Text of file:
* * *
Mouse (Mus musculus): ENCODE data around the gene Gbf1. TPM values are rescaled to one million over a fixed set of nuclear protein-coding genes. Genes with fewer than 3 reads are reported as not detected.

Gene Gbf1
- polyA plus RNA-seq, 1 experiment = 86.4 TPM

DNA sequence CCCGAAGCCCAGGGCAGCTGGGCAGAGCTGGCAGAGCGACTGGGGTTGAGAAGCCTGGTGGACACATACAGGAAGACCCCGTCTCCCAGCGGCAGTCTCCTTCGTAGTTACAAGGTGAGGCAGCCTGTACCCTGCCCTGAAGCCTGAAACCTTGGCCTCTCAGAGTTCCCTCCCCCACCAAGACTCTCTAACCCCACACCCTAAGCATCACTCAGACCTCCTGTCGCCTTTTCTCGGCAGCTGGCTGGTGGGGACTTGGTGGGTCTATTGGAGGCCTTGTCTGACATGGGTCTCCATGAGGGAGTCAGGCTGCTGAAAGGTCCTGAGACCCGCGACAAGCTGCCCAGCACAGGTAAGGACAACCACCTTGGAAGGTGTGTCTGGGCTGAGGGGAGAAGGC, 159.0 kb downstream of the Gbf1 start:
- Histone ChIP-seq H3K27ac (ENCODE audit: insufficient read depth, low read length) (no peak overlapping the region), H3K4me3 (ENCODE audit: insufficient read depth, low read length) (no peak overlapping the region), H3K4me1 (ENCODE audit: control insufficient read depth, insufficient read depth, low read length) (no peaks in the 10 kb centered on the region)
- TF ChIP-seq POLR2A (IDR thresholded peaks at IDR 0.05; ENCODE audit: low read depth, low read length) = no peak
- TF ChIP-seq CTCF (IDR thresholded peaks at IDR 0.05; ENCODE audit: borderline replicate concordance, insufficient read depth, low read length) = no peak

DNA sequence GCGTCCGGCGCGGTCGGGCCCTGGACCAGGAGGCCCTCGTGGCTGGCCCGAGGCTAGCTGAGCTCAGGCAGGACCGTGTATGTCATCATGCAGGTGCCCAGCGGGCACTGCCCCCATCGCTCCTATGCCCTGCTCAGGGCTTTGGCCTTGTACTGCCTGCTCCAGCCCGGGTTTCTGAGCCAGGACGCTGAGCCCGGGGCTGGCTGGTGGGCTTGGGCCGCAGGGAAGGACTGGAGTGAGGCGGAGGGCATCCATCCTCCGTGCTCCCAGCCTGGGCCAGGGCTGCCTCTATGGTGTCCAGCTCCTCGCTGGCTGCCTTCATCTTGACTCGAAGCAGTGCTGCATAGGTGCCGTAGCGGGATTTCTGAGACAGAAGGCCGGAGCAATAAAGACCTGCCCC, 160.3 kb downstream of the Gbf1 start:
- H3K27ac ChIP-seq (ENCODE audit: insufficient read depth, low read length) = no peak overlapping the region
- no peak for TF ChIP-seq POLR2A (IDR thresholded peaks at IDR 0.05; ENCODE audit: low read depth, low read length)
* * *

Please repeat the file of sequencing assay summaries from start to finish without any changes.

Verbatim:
Mouse (Mus musculus): ENCODE data around the gene Gbf1. TPM values are rescaled to one million over a fixed set of nuclear protein-coding genes. Genes with fewer than 3 reads are reported as not detected.

Gene Gbf1
- polyA plus RNA-seq, 1 experiment = 86.4 TPM

DNA sequence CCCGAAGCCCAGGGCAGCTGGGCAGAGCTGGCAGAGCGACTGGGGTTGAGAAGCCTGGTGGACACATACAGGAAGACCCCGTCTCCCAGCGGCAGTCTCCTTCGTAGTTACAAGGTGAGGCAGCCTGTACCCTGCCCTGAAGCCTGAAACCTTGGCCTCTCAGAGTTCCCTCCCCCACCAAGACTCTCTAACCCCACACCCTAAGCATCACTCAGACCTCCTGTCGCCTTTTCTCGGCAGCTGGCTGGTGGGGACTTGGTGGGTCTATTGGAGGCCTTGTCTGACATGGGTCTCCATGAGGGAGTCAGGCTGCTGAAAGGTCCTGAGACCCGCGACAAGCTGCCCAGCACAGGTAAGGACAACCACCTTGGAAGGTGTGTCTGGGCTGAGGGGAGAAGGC, 159.0 kb downstream of the Gbf1 start:
- Histone ChIP-seq H3K27ac (ENCODE audit: insufficient read depth, low read length) (no peak overlapping the region), H3K4me3 (ENCODE audit: insufficient read depth, low read length) (no peak overlapping the region), H3K4me1 (ENCODE audit: control insufficient read depth, insufficient read depth, low read length) (no peaks in the 10 kb centered on the region)
- TF ChIP-seq POLR2A (IDR thresholded peaks at IDR 0.05; ENCODE audit: low read depth, low read length) = no peak
- TF ChIP-seq CTCF (IDR thresholded peaks at IDR 0.05; ENCODE audit: borderline replicate concordance, insufficient read depth, low read length) = no peak

DNA sequence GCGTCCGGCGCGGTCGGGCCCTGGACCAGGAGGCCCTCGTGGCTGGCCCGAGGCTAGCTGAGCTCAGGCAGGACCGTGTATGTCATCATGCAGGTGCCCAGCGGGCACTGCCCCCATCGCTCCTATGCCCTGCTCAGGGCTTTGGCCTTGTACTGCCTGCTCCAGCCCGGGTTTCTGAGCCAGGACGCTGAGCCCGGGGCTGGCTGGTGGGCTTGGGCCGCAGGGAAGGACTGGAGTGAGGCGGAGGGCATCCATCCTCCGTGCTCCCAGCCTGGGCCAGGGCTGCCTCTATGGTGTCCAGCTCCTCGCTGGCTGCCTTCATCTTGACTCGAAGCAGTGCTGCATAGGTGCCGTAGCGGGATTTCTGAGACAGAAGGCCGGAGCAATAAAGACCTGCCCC, 160.3 kb downstream of the Gbf1 start:
- H3K27ac ChIP-seq (ENCODE audit: insufficient read depth, low read length) = no peak overlapping the region
- no peak for TF ChIP-seq POLR2A (IDR thresholded peaks at IDR 0.05; ENCODE audit: low read depth, low read length)